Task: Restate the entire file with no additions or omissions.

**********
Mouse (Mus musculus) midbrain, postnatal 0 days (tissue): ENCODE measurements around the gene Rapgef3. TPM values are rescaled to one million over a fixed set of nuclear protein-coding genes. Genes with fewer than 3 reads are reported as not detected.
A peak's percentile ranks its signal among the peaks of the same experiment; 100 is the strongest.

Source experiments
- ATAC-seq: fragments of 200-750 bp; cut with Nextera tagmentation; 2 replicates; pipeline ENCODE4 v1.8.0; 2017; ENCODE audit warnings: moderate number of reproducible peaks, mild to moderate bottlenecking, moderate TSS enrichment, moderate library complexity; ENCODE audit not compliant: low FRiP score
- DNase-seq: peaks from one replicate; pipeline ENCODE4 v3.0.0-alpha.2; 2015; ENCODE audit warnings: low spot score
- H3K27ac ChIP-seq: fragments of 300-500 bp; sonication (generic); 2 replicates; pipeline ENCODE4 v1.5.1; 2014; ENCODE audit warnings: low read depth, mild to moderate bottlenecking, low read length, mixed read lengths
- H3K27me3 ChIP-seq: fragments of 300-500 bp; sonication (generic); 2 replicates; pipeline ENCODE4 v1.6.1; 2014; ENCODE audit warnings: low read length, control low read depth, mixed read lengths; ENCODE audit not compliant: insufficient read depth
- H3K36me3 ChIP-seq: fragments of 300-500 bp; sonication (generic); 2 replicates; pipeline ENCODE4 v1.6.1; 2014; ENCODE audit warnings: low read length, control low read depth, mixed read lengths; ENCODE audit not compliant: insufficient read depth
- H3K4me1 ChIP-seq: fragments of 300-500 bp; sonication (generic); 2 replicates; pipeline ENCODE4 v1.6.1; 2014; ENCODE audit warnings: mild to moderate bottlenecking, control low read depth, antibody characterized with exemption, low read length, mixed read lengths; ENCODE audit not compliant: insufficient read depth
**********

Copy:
Mouse (Mus musculus) midbrain, postnatal 0 days (tissue): ENCODE measurements around the gene Rapgef3. TPM values are rescaled to one million over a fixed set of nuclear protein-coding genes. Genes with fewer than 3 reads are reported as not detected.
A peak's percentile ranks its signal among the peaks of the same experiment; 100 is the strongest.

Source experiments
- ATAC-seq: fragments of 200-750 bp; cut with Nextera tagmentation; 2 replicates; pipeline ENCODE4 v1.8.0; 2017; ENCODE audit warnings: moderate number of reproducible peaks, mild to moderate bottlenecking, moderate TSS enrichment, moderate library complexity; ENCODE audit not compliant: low FRiP score
- DNase-seq: peaks from one replicate; pipeline ENCODE4 v3.0.0-alpha.2; 2015; ENCODE audit warnings: low spot score
- H3K27ac ChIP-seq: fragments of 300-500 bp; sonication (generic); 2 replicates; pipeline ENCODE4 v1.5.1; 2014; ENCODE audit warnings: low read depth, mild to moderate bottlenecking, low read length, mixed read lengths
- H3K27me3 ChIP-seq: fragments of 300-500 bp; sonication (generic); 2 replicates; pipeline ENCODE4 v1.6.1; 2014; ENCODE audit warnings: low read length, control low read depth, mixed read lengths; ENCODE audit not compliant: insufficient read depth
- H3K36me3 ChIP-seq: fragments of 300-500 bp; sonication (generic); 2 replicates; pipeline ENCODE4 v1.6.1; 2014; ENCODE audit warnings: low read length, control low read depth, mixed read lengths; ENCODE audit not compliant: insufficient read depth
- H3K4me1 ChIP-seq: fragments of 300-500 bp; sonication (generic); 2 replicates; pipeline ENCODE4 v1.6.1; 2014; ENCODE audit warnings: mild to moderate bottlenecking, control low read depth, antibody characterized with exemption, low read length, mixed read lengths; ENCODE audit not compliant: insufficient read depth